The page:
The numbered circles on the map correspond to the numbered junctions of the trails. The green circle denotes easy trail, the blue square- medium difficulty, the black diamond- difficult. There are laminated locator maps on the junction posts. There are benches (high- for skiers) at some junctions, and in some other locations.
Point 1 denotes the parking lot. Trail kiosk and map is on left at point 1
Green Loop is enclosed by points 1,2,9 - easy, 1.1 miles.
Blue Loop is enclosed by points 2,3,4,8,9 - medium, 2.6 miles.
Yellow Loop is enclosed by points 4,5,7,8 - medium, 2.1 miles.
Red Loop is enclosed by points 3,5,4 - difficult, 2.0 miles.
Purple Loop is enclosed by points 5,6,7 - easy, 1.9 miles.
Point 1 to 2
0.4 mile. Enter the clearcut which is growing up thickly in cottonwood. Briefly parallel the road and then turn east. Reach Point 2.
Point 2 to 3
0.7 mile. Cross the logging access road. In a couple of minutes re-enter the mature woods. There is a bench here. Begin crossing some small ridges, two of which have short steep downhills. Reach point 3.
Point 3 to 4
0.2 mile . Continue along the top of a ridge for this short distance, with a gradual ascent and descent. Reach Point 4.
Point 3 to 5
1.2 miles. There is a sign here saying "caution" and "by-path." The primary trail goes straight down the north side of the ridge on the longest, steepest hill in this entire Pathway. The by-path is just slightly to the west and is somewhat shorter, but not less steep. It quickly rejoins the main path. From this point on the trail crosses 11 small ridges and hills. At the top of the 3rd hill the trail turns to the east. At the top of the 4th hill cross a sand road. The 5th hill is longer with a gradual climb, short level space, and a steeper climb to the top. The trail begins to turn south at the top of the 6th hill, and there is a bench here. Follow the top of a ridge which drops off steeply to the left and more gently to the right. The descent of hill 7 is named "Deano's Downhill" with a marker sign most of the way down it. Private property signs to the left. At the bottom of hill 8 pass through a clearing. The single tree in the middle of the clearing is a serviceberry which is beautiful in spring. Enter slightly more dense woods than the rest of this section. Cross 2 undulations that don't really count as hills. Hill 9 is more gradual and there is also more red pine. Parallel 60th Ave to the top with small undulations. At the top of hill 10 cross a sand road, and at the top of the 11th hill you reach Point 6.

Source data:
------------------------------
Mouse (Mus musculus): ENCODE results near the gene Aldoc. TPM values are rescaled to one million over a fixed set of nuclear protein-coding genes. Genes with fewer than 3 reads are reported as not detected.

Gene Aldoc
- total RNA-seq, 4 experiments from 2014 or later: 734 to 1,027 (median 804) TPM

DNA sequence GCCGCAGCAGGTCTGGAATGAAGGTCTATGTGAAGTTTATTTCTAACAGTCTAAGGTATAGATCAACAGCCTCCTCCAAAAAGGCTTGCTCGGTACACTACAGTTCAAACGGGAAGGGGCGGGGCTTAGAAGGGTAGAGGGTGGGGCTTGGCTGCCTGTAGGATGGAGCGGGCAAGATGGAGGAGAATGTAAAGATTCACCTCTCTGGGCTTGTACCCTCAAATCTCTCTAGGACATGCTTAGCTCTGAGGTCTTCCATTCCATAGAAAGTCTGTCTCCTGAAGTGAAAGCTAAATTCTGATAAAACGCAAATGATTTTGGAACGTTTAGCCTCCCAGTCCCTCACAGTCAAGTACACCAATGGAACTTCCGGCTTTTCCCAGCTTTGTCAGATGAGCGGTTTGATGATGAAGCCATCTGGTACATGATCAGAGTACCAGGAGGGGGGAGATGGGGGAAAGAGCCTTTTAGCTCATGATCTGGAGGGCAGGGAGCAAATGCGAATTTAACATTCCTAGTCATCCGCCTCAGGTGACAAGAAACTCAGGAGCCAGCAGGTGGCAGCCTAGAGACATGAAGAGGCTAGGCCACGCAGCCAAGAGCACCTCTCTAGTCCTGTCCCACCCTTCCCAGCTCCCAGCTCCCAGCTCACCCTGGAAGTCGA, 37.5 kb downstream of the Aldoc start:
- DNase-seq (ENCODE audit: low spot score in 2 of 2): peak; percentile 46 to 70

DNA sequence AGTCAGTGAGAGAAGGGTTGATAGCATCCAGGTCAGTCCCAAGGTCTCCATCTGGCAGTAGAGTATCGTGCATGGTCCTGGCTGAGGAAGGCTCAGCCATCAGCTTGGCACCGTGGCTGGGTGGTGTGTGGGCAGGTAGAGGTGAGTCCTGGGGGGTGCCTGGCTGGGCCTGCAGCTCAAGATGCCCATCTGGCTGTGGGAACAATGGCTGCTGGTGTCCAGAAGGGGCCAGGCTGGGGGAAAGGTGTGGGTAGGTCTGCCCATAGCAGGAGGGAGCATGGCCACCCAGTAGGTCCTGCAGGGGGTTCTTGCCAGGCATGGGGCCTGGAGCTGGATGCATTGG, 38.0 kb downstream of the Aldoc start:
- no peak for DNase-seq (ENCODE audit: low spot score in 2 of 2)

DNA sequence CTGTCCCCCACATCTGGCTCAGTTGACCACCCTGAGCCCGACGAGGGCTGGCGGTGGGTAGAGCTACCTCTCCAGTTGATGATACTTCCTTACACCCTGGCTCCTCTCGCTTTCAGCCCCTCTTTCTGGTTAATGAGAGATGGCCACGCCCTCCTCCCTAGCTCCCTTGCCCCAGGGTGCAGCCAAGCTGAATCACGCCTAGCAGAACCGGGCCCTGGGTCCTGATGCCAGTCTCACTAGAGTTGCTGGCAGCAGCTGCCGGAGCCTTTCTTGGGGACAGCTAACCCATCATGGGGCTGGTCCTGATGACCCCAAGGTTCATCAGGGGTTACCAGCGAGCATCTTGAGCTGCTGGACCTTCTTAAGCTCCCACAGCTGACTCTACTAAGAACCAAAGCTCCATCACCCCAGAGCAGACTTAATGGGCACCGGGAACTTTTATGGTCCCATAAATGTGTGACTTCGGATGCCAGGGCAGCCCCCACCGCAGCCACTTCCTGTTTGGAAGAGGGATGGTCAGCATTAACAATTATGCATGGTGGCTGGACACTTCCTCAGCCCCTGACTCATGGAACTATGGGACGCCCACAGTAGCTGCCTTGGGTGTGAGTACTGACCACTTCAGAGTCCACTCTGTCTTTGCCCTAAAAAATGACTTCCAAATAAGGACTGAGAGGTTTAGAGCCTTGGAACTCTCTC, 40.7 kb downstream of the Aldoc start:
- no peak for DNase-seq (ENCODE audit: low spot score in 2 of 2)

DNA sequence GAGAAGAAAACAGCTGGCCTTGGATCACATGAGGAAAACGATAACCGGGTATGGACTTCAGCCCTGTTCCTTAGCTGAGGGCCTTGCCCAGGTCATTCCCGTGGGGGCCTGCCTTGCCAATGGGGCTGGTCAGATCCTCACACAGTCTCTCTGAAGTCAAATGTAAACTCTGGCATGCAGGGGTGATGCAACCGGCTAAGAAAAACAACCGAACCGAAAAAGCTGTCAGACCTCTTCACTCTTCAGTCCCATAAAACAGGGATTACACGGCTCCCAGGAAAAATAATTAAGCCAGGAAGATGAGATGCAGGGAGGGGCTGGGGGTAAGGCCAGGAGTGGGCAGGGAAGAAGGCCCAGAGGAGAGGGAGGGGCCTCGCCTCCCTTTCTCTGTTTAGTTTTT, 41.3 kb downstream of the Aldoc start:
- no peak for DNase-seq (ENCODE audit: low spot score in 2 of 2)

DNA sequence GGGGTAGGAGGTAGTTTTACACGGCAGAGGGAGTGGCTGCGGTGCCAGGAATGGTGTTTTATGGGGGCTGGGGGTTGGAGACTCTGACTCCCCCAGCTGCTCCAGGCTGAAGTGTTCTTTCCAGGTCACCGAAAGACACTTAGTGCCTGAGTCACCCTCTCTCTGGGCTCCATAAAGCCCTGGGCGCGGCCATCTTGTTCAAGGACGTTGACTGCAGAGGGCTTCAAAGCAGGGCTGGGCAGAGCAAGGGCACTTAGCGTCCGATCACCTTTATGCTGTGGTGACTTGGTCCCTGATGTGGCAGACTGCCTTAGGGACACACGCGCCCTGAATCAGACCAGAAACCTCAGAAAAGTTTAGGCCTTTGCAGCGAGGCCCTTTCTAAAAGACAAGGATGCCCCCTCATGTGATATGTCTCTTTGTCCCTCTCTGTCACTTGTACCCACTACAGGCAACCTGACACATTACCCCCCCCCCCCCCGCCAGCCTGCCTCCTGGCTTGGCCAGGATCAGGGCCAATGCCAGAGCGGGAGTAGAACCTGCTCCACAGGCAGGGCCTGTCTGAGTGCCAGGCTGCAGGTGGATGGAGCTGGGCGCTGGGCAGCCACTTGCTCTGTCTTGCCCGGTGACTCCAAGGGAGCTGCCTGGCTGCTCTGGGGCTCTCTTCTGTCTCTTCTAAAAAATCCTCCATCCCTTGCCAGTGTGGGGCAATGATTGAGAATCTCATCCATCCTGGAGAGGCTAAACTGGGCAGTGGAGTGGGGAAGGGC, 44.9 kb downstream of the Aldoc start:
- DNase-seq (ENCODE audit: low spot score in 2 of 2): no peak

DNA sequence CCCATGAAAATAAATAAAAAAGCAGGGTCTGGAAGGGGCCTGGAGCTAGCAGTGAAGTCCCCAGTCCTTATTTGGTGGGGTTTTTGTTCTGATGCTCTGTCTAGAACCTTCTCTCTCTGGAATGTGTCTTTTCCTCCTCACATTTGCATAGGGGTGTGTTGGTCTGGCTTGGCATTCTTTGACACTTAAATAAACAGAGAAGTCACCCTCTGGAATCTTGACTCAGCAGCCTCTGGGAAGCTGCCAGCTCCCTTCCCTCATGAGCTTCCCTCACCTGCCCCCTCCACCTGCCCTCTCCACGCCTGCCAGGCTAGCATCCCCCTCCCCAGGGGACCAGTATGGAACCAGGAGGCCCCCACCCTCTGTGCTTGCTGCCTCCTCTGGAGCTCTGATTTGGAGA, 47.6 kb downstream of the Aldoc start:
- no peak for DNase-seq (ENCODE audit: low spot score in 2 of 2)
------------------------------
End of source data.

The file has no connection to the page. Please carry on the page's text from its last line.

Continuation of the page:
Point 5 to 4
0.5 mile. Take the westward trail and descend to a level area, cross two small humps, and at the top of the third hump take a definite turn to the northwest. Continue mostly level, climb one more ridge and follow the top of that ridge. This is a very pretty section of trail. Reach Point 4.
Point 5 to 6
0.6 mile (11 minutes). Descend slightly through open woods to level trail. Cross sand 60th Avenue and descend gently through mixed white pine and oak with private property on the north, pass a porcupine tree- a 2-foot diameter white pine leaning to the east on the north side of the trail. Turn south through red pine on the level. Reach Point 6.
Point 6 to 7
1 mile. This section has the potential for seeing the most wildflowers of any on the Pathway. There are wintergreen and blueberries everywhere, but this section also has some trailing arbutus, wood betony, and lupine. Almost immediately cross sandy Wayne Road. The terrain is slightly rolling and follows a broad low ridge southward. There are ephemeral wetlands on each side of the trail. In about 8 minutes turn the sharp corner at the bottom of the loop, continue on the level, and after a short northward swing, turn west and cross another sand road. Reach point 7.
Point 5 to 7